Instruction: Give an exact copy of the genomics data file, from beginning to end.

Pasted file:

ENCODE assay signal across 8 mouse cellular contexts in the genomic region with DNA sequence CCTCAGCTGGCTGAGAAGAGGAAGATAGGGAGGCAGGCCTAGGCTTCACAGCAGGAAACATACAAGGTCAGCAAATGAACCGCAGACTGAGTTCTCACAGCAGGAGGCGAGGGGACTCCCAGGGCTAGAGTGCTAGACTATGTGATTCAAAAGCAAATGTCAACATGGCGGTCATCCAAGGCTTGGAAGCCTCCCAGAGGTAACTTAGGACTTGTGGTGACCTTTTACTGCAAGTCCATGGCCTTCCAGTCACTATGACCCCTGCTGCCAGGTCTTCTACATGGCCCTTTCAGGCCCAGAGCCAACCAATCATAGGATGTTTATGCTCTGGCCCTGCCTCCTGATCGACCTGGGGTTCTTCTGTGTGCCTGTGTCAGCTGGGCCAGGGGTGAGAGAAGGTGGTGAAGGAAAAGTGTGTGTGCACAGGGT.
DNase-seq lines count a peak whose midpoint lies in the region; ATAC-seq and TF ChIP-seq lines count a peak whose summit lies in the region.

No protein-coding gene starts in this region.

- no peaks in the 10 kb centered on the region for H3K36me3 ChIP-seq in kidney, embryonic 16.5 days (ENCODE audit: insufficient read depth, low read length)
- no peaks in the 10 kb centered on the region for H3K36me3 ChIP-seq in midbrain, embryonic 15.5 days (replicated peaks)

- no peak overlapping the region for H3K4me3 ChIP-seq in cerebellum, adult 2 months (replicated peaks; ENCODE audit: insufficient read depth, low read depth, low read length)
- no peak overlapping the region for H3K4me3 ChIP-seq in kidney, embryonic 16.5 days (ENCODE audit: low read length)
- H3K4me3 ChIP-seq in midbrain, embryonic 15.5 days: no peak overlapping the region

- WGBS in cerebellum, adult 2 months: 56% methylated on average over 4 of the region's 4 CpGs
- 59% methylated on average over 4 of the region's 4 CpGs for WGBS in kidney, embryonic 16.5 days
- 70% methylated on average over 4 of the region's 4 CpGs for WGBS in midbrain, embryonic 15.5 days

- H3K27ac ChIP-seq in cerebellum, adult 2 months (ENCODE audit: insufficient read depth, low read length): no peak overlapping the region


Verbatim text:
ENCODE assay signal across 8 mouse cellular contexts in the genomic region with DNA sequence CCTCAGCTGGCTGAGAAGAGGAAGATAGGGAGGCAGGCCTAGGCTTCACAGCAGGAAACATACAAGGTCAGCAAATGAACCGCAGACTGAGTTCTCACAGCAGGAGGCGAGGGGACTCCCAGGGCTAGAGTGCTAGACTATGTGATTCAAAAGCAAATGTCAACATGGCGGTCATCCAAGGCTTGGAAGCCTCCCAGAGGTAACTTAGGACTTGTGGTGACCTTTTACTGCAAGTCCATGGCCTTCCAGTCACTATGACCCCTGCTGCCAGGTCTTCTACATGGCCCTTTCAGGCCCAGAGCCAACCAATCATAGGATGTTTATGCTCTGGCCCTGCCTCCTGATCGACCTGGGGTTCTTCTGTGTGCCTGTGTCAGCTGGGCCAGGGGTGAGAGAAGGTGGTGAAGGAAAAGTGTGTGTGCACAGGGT.
DNase-seq lines count a peak whose midpoint lies in the region; ATAC-seq and TF ChIP-seq lines count a peak whose summit lies in the region.

No protein-coding gene starts in this region.

- no peaks in the 10 kb centered on the region for H3K36me3 ChIP-seq in kidney, embryonic 16.5 days (ENCODE audit: insufficient read depth, low read length)
- no peaks in the 10 kb centered on the region for H3K36me3 ChIP-seq in midbrain, embryonic 15.5 days (replicated peaks)

- no peak overlapping the region for H3K4me3 ChIP-seq in cerebellum, adult 2 months (replicated peaks; ENCODE audit: insufficient read depth, low read depth, low read length)
- no peak overlapping the region for H3K4me3 ChIP-seq in kidney, embryonic 16.5 days (ENCODE audit: low read length)
- H3K4me3 ChIP-seq in midbrain, embryonic 15.5 days: no peak overlapping the region

- WGBS in cerebellum, adult 2 months: 56% methylated on average over 4 of the region's 4 CpGs
- 59% methylated on average over 4 of the region's 4 CpGs for WGBS in kidney, embryonic 16.5 days
- 70% methylated on average over 4 of the region's 4 CpGs for WGBS in midbrain, embryonic 15.5 days

- H3K27ac ChIP-seq in cerebellum, adult 2 months (ENCODE audit: insufficient read depth, low read length): no peak overlapping the region